Mir From United States of America, joined Jan 2004, 22346 posts, RR: 55
Reply 3, posted (9 years 3 weeks 6 hours ago) and read 4640 times:
The rule in the US is no visitors while the airplane is moving. You can ask for a visit after landing (most likely you'll get it), and I suppose you could ask for one prior to departure, but the pilots are pretty busy during that time and I doubt they'd be very enthusiastic about it.
7 billion, one nation, imagination...it's a beautiful day
Legoguy From United Kingdom, joined Jun 2006, 3317 posts, RR: 37
Reply 9, posted (9 years 3 weeks 5 hours ago) and read 4567 times:
Quoting Pilotaydin (Reply 8): if you fly turkish airlines they will most likely let you up. We flew to Zagreb the other day and we had a Crotian sailor visit us for 30 mins over Bulgaria, it was nice chatting to him
I will keep that in mind. That can be influential to aviation euthatiasts.
Is there a list fo airlines around anywhere that alow cockpit visits whilst in the air?
Can you say 'Beer Can' without sounding like a Jamaican saying 'Bacon'?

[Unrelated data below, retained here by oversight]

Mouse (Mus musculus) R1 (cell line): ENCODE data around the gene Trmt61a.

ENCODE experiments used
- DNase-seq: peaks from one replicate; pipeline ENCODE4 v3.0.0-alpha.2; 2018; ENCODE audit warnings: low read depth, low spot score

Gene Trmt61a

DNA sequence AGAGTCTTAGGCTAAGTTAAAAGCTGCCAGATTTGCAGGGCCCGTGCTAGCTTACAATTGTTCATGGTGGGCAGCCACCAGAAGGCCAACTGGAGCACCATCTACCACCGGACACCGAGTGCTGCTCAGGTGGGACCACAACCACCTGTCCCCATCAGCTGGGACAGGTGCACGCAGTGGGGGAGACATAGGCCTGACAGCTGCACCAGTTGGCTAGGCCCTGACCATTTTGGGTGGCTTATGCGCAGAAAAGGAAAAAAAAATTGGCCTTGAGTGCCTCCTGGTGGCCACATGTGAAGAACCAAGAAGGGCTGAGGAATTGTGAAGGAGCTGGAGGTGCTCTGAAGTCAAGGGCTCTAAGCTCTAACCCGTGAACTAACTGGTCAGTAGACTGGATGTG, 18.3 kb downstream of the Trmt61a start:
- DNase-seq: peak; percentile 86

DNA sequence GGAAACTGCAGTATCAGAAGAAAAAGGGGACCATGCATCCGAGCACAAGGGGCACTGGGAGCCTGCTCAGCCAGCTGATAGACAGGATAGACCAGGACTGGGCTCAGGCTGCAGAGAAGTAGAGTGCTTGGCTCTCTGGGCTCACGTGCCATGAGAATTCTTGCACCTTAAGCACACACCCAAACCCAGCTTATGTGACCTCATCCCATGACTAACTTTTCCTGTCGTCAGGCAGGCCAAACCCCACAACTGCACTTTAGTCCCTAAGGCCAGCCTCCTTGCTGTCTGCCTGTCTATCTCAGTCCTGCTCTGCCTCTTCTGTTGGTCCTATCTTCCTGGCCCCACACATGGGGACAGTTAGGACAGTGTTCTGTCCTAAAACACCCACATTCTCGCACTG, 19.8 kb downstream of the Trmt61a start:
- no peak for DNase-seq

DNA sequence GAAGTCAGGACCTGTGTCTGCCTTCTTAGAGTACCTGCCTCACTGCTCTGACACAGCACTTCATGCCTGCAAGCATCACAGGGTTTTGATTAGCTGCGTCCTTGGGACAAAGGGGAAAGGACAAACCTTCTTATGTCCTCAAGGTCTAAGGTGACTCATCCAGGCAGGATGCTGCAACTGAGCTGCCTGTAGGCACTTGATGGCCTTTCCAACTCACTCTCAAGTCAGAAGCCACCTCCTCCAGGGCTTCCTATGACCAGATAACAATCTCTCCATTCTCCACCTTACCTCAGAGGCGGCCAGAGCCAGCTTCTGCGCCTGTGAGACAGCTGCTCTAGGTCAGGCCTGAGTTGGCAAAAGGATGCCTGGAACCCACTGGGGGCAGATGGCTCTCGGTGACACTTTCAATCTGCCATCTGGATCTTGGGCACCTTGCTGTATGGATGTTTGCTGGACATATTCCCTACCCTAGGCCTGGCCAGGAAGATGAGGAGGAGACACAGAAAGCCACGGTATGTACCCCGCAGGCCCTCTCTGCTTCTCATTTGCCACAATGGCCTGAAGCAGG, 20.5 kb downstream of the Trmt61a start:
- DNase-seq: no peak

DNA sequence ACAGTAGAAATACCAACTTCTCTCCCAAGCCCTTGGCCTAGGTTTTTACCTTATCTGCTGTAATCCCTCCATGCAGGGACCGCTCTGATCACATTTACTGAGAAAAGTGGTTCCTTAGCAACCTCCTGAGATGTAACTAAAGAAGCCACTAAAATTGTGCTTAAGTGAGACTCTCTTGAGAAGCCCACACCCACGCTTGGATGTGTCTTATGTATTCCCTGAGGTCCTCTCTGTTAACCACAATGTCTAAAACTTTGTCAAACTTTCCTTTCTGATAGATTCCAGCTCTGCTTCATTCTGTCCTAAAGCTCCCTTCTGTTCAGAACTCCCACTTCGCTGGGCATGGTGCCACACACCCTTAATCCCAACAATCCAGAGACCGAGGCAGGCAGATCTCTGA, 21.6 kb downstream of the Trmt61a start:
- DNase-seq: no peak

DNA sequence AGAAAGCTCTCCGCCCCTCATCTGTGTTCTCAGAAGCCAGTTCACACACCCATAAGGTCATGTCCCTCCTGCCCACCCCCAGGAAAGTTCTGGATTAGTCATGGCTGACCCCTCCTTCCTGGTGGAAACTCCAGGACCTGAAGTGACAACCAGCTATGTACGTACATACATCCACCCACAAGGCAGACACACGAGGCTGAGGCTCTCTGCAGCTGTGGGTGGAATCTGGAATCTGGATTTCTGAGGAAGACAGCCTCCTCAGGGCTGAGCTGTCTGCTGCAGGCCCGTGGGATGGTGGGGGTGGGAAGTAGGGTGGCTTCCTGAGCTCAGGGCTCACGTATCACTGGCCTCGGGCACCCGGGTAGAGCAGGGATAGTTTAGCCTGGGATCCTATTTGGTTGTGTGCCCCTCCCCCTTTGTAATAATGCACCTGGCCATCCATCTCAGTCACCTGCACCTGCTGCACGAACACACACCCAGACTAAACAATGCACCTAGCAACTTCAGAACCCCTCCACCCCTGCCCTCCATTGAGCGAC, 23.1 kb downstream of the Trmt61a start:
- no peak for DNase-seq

Zkpilot From New Zealand, joined Mar 2006, 4980 posts, RR: 9
Reply 10, posted (9 years 3 weeks 3 hours ago) and read 4523 times:
It comes down to who you know... ie if you know the captain personally then yes you might be able to if you organise it before hand. Or if you work for an airline there is always the possibility if you know the right people
NZ8800 From New Zealand, joined May 2006, 425 posts, RR: 2
Reply 13, posted (9 years 2 weeks 5 days ago) and read 4229 times:
Or fly on smaller aeroplanes... I was on a Beech 1900D out of Whangarei today and could see into the cockpit all the way back to Auckland, and after we had landed and she had a few minutes, the friendly captain explained some of the instruments to me, even those small 18-19 seaters have an amazing amount of dials and switches...
MDZWTA ~ Mobile Disaster Zone When Travelling Abroad